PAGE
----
Monday, April 30, 2012

Towards a Re-Reading of Romans 1-3

Last week I spent a good amount of time working on a re-reading of Romans 1-3. I've been reading Douglas Campbell's critique of the standard interpretation of Romans 1-4 and with those criticisms in mind I decided to tackle the first three chapters of Romans afresh. I came out of the time with a significantly different approach to these opening chapters than I had in the past. I was debating whether or not I should post some of my insights here, but after continuing to read Campbell's book and noticing some key affinities between my new view and that of Stanley Stowers I decided I'd go ahead and post them. These are not final thoughts on the text, I will certainly revisit it further this summer after I read Campbell's analysis, but I do feel that I have made a definite shift in my understanding of Romans has happened so I thought I'd share it here. This is a start towards a re-reading of Romans 1-3.

The key, in my opinion, to Romans 1-3, comes from one observation and two methodological decisions. The key observation is that we have more voices than just Paul's present in these chapters. This is undisputed, but it's still the interpretive key. The question is, when are we hearing Paul and when are we hearing an opponent?

The key methodological decisions are, first, let Paul's definition of the gospel in 1:1-6 and further discussion in 1:16-17 control our analysis. Anything attributed to Paul in the rest of these chapters must not contradict or be in major tension with these key sections. Second, in all likelihood, there will be some coherence between Paul's thought in Romans and Galatians, as he's probably dealing with the same problem. Ultimately, when contrasting views are present, we should assign to Paul the one that sounds most like him elsewhere. I don't think that anything I've said is not obvious, but I'm not sure that many interpreters are intentional about applying these rules as they work through their interpretation of these chapters.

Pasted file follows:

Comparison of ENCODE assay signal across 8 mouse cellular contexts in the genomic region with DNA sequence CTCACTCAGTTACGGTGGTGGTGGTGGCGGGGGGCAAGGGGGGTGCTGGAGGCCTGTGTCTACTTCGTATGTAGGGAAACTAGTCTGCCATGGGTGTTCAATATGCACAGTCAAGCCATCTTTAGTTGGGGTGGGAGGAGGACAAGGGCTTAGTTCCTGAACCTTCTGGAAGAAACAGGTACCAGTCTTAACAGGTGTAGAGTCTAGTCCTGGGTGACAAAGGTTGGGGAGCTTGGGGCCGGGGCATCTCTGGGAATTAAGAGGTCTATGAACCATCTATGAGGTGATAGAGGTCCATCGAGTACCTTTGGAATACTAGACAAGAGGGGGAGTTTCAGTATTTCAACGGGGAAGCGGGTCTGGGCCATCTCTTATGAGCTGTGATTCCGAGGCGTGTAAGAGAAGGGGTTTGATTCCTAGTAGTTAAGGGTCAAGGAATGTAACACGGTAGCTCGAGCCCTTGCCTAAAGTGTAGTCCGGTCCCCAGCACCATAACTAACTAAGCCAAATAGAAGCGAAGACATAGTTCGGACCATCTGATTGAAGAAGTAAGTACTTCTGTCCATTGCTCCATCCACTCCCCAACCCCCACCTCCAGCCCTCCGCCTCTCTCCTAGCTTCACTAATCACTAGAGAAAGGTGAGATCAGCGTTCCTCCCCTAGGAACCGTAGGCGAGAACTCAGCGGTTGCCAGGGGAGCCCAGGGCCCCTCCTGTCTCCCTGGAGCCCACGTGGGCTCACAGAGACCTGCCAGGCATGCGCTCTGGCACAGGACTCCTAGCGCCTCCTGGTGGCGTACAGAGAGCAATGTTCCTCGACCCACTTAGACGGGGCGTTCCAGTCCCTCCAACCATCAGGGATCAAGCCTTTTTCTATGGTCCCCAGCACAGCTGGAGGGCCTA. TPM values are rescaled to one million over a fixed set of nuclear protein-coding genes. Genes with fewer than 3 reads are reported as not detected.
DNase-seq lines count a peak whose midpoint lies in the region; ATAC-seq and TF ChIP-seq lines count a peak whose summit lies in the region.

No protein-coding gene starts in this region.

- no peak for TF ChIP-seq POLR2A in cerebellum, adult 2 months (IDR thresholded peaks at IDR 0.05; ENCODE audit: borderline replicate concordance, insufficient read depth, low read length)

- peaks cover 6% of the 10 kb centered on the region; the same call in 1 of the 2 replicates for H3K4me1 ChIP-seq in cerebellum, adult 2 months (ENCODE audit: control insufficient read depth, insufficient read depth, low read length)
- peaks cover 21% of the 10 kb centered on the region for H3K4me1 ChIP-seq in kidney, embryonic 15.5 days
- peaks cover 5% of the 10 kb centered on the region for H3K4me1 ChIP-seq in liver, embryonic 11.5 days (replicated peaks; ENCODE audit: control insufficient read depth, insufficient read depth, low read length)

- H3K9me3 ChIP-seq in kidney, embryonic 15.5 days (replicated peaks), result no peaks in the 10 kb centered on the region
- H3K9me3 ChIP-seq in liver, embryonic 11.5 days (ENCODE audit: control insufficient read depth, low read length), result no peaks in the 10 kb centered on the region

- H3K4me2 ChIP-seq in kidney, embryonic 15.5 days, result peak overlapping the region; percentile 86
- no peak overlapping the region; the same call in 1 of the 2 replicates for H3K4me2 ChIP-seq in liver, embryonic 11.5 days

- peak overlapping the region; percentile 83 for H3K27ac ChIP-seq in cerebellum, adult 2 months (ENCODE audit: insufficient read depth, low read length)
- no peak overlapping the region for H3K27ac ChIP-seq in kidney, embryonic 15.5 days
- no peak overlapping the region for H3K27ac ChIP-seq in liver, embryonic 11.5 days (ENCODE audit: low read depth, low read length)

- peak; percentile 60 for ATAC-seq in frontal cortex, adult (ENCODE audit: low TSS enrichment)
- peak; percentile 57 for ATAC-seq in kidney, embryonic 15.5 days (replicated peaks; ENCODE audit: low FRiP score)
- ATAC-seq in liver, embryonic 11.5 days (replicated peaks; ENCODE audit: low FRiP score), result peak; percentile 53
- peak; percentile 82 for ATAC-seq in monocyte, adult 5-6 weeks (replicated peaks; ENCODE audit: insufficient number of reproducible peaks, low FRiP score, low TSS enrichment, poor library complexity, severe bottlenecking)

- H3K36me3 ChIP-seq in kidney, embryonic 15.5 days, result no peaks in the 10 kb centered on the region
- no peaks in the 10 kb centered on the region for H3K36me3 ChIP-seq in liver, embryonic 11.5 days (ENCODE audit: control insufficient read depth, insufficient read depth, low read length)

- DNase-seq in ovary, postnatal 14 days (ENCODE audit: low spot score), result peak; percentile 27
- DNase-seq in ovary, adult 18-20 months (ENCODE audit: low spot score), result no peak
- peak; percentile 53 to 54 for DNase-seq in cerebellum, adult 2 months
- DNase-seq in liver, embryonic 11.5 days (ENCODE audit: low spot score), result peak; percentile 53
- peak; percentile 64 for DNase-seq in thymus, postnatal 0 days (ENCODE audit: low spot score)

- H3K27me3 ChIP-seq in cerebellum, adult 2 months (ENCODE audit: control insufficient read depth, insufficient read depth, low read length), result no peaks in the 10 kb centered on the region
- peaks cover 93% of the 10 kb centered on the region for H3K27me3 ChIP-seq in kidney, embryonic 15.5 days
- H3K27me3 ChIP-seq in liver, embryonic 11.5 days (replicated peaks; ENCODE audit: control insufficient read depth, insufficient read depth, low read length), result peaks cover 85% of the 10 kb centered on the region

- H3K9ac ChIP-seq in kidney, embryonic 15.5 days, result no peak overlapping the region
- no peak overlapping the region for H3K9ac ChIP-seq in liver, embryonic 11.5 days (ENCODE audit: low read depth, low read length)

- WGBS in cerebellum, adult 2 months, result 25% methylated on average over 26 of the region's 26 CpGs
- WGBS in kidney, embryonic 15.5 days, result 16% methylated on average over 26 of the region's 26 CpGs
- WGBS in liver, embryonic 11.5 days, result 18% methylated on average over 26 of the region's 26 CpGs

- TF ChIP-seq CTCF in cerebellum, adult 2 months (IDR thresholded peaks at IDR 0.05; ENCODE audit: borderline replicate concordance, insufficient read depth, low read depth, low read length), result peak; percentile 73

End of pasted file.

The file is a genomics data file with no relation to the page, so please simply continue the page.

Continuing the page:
Probably the best place to start our discussion is in Romans 2:6-16. Before I give you the link to read the text (and please do read it), I want to ask a question. If someone were to ask you to summarize what you think the false teachers in Galatia taught, what would you say? Now read Romans 2:6-16. How close are the two? It certainly doesn't sound like Paul to me. Now let's skip ahead to Romans 3:1-8. Who's asking the questions and who's answering? The traditional view has had Paul as the one answering the questions, but if Romans 2:6-16 represents Paul's opponent, then I would argue that Paul is the one asking the questions. The one answering sounds like Romans 2:6-16, with a preoccupation with the judgment of God. All of Romans 1-3 actually falls out fairly neatly then (though there are a couple of places where it's difficult to determine who is who). You have one person focused on judgment and righteousness by works of the law, and also marginalizes Jesus role to that of eschatological judge only. The other (Paul) focuses on God's benevolence and has a gospel infused with an emphasis on Christ (see esp. Rom. 3:21-31 - the Christological focus has strong affinities to Rom. 1:1-6 in particular).

Why would Paul do this? Why would he intersperse his argument with that of the false teachers? Paul had never been to Rome. He wanted to get the Roman Christians behind him in his mission to Spain. They had probably heard mixed reviews, so he wanted to set the record straight. What better way than a debate between him and his opponents? That's what I believe we have in Romans 1-3 (and possibly Romans 4, I haven't gotten that far yet). There are, in my opinion, clear markers in the text that signal shifts (e.g., nuni de at the start of 3:21 and the very different style of Rom 1:19-31, which I also assign to the teachers) in addition to differences in content. Also, we must remember that Romans was delivered orally, so Phoebe could have made it clear who was speaking when very easily. Additionally, if, as I think, Galatians is better dated later rather than earlier, then the controversy was still fresh and very relevant.

2 comments:

  1. Fascinating. How about a blog post that has these passages set out with who you think the speaker is clearly marked? Would make your argument a bit easier to follow.

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  2. I thought about that, but this post might have been too long if I included it here. I'll put up a separate post that separates it out with minimal commentary. Thanks for the nudge!

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